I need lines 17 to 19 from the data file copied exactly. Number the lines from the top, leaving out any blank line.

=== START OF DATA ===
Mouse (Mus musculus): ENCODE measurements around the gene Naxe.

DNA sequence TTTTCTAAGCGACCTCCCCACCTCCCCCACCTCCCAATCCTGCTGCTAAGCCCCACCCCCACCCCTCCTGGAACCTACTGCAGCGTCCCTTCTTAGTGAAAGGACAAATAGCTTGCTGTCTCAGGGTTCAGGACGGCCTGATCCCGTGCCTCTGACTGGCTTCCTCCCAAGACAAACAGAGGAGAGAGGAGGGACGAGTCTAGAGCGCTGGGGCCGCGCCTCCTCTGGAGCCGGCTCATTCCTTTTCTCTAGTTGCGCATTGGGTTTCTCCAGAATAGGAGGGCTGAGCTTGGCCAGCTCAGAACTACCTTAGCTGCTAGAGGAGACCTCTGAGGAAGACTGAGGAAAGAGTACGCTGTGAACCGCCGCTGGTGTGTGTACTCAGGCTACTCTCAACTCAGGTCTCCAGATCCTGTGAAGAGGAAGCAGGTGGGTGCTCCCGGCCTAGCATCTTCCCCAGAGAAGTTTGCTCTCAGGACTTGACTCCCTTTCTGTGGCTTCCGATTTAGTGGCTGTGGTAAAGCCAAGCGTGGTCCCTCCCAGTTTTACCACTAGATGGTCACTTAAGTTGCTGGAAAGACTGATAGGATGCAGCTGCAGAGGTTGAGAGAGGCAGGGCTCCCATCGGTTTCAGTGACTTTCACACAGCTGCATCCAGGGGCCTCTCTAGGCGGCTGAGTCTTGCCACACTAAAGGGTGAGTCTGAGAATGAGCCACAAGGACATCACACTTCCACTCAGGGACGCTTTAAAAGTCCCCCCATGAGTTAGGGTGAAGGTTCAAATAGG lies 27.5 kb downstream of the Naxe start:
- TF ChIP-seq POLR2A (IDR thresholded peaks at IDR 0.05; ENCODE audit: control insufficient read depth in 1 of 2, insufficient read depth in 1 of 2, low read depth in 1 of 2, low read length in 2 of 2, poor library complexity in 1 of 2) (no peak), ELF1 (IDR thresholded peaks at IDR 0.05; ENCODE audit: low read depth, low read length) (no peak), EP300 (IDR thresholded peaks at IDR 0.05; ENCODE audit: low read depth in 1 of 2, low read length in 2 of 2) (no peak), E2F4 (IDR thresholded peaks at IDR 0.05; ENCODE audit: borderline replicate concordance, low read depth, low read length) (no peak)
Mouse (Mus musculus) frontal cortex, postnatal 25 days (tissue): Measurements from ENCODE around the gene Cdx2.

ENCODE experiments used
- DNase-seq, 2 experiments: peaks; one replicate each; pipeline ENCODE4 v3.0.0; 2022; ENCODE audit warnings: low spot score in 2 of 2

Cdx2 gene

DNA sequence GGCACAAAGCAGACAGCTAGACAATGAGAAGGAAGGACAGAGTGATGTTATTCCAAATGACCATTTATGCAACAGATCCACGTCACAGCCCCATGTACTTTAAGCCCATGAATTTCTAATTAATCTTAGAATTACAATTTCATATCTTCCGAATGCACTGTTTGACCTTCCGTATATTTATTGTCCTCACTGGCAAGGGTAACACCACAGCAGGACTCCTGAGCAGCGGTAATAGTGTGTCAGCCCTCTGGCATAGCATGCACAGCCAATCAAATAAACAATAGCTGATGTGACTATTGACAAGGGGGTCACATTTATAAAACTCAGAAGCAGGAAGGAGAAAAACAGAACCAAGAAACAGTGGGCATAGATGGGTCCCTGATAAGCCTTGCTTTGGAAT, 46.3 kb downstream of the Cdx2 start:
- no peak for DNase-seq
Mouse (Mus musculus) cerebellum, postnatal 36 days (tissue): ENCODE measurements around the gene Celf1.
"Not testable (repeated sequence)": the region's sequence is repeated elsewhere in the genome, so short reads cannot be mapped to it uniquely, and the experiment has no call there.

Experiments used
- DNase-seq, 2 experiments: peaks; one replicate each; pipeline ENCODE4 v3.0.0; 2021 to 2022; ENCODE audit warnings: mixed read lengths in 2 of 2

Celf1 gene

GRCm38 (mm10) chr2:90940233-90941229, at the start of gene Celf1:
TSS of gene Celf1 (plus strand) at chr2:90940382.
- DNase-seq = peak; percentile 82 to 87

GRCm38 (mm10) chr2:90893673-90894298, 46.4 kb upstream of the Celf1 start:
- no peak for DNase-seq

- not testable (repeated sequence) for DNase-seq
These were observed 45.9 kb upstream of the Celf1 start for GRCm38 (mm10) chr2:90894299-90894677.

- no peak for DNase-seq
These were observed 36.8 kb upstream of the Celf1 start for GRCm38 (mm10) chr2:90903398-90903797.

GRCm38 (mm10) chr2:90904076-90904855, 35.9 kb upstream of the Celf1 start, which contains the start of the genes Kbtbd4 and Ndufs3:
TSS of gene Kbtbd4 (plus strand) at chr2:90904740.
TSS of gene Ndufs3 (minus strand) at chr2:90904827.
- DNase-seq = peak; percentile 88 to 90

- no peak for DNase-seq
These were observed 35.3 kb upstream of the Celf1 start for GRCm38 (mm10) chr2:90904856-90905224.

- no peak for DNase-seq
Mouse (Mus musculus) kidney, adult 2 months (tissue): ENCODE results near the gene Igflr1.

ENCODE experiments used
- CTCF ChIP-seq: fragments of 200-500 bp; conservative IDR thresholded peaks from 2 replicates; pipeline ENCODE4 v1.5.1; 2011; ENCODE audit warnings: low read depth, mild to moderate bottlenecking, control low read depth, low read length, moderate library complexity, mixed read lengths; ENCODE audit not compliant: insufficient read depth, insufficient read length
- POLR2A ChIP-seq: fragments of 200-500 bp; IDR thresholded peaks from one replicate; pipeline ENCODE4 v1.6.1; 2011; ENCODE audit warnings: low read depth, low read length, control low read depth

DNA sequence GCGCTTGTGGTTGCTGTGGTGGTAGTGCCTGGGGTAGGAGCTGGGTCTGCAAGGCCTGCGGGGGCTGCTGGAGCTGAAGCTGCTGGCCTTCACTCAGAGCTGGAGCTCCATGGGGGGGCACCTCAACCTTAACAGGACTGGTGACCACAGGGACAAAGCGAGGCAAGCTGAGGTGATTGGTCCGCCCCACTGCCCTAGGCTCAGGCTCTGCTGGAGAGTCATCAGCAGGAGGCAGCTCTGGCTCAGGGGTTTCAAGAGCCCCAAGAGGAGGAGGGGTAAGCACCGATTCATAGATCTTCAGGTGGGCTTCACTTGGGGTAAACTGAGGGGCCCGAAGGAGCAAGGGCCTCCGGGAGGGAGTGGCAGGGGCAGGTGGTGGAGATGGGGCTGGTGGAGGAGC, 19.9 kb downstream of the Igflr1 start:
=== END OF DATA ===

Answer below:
- DNase-seq = peak; percentile 82 to 87

GRCm38 (mm10) chr2:90893673-90894298, 46.4 kb upstream of the Celf1 start:
- no peak for DNase-seq